Where do you most often look for God? Maybe its in your living room, or in your bed before you go to sleep? It’s not important where you go, as long as you go. There are times, however, when longer, more focused times are needed. This practice called solitude. Jesus did it too. He can be seen retreating into lonely places, sometimes called the wilderness. Today, in Luke 4, we get to witness this experience as Jesus is called into the wilderness by the Holy Spirit.
Why would the Holy Spirit call Jesus to a lonely place? To the wilderness? Doesn’t the wilderness seem like a bad place to be? In the wilderness, we lose our sense of direction, fear is elevated, and attack by a predator is likely. The answer is that he simply followed the Holy Spirit (Luke 4:4). I can tell you that the picture in my head is wrong. I see Jesus as an innocent child being lured into danger by the Holy Spirit. That is totally wrong. Instead, Jesus has one hundred percent trust in the Holy Spirit and the Holy Spirit is leading him with one hundred percent love. The purpose, as Richard Foster so wonderfully puts it is, “so that he could all the more fully enter the divine feast.” Do you hear that? The Holy Spirit is leading Jesus toward a Spiritual Feast. It will not include physical food. No, it will be God only – spiritual food – for the next 40 days.
What would your life look like if you spent 40 days alone, no cell phone, no TV, no internet? 40 days with God. If you don’t know, then we are even. I cannot imagine it either. What I do know is that Jesus comes away full. Not just full, but complete and perfectly equipped to be our Savior. Here is the proof. Think of the physical toll 40 days without food would take. Your body is weak and lethargic. Your mind is starved. Your thinking is slow and dull. The combination of these jeopardizes every action, every decision. The same was true for Jesus. However, instead of giving in to the Devil’s schemes, he drew on his deep well of God’s power to hold fast. Why? Not because Jesus was unable to be deceived. It was because Jesus spent enough time with God to know that nothing, absolutely nothing compared. The Devil was not able to offer him anything better than he already had possession of. Even better, this opportunity sets up Jesus’ ministry. By denying the Devils worldly schemes, ”He intended to demonstrate a new kind of power, a new way of ruling. Serving, suffering, dying — these were Jesus’ messianic forms of power.” (Richard Foster)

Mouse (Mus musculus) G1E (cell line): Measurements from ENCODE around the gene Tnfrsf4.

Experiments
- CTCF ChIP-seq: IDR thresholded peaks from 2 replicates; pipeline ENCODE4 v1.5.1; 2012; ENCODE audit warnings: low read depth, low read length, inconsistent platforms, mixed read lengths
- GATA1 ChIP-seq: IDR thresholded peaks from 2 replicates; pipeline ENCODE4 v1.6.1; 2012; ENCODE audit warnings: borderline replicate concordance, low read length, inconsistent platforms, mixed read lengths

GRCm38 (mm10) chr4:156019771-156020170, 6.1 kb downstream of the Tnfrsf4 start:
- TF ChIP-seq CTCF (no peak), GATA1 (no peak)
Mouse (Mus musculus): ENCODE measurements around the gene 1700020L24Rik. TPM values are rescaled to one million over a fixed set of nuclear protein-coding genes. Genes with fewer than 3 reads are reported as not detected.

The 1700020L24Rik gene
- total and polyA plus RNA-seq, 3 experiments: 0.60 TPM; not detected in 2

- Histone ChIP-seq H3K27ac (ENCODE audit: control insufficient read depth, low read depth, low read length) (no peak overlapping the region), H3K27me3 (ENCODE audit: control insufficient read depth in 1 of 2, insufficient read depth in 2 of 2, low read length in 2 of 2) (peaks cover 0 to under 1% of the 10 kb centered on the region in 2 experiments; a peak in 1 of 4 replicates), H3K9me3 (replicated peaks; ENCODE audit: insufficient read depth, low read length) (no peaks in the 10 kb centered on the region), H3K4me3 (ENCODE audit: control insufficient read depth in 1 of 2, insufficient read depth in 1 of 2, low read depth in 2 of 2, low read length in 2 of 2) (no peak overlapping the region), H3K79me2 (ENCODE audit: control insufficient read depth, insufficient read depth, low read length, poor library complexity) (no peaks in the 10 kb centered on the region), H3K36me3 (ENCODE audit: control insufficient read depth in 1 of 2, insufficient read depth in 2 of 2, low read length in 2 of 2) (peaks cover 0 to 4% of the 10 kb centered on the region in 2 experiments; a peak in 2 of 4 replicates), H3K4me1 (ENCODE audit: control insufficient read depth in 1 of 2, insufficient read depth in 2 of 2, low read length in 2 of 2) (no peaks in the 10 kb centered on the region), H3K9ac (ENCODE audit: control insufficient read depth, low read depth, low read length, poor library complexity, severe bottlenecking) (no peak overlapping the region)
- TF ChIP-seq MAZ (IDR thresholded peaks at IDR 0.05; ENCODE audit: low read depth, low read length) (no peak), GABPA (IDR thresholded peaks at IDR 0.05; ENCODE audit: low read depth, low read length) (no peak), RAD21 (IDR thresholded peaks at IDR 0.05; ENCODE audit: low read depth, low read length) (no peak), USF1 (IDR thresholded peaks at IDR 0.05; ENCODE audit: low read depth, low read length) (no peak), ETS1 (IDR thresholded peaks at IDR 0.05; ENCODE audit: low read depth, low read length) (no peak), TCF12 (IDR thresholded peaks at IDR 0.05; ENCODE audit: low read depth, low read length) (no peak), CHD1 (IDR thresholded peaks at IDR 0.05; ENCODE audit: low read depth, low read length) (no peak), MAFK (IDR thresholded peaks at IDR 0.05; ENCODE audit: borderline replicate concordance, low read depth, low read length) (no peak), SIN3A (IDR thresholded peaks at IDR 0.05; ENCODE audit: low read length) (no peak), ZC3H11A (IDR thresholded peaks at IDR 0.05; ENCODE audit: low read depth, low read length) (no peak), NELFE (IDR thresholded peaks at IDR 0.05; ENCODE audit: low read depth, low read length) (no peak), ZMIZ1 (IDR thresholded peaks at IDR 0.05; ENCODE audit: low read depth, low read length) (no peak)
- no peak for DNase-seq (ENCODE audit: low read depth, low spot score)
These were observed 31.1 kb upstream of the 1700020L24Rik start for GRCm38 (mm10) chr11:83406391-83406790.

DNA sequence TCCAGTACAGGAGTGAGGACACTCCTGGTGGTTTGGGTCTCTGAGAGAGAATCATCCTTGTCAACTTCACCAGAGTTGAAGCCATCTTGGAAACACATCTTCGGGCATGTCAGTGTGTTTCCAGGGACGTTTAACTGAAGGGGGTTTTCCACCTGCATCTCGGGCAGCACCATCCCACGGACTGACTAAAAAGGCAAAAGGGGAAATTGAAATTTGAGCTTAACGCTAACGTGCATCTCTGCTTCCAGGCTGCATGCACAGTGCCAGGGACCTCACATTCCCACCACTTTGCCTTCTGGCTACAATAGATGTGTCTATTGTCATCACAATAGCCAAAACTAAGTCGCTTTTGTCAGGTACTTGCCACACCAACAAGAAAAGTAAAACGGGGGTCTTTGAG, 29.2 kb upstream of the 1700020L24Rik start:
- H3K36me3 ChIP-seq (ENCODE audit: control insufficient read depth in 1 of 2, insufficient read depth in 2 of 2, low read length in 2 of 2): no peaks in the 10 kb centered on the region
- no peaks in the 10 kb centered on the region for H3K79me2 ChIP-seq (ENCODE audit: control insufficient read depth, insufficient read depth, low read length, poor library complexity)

As I read the account of Jesus’ 40 days in the wilderness and his subsequent temptation, its easiest for me to believe that he was different than me. That i am a mere human and he was God. That belief confronts me with two problems. First it denies Jesus identity as being fully human. Second, it effectively eliminates any responsibility for me to follow the Holy Spirit into the wilderness. That is where I too can “fully enter the divine feast.” Will you go too?
Foster, Richard J.. Streams of Living Water: Celebrating the Great Traditions of Christ. HarperCollins. Kindle Edition.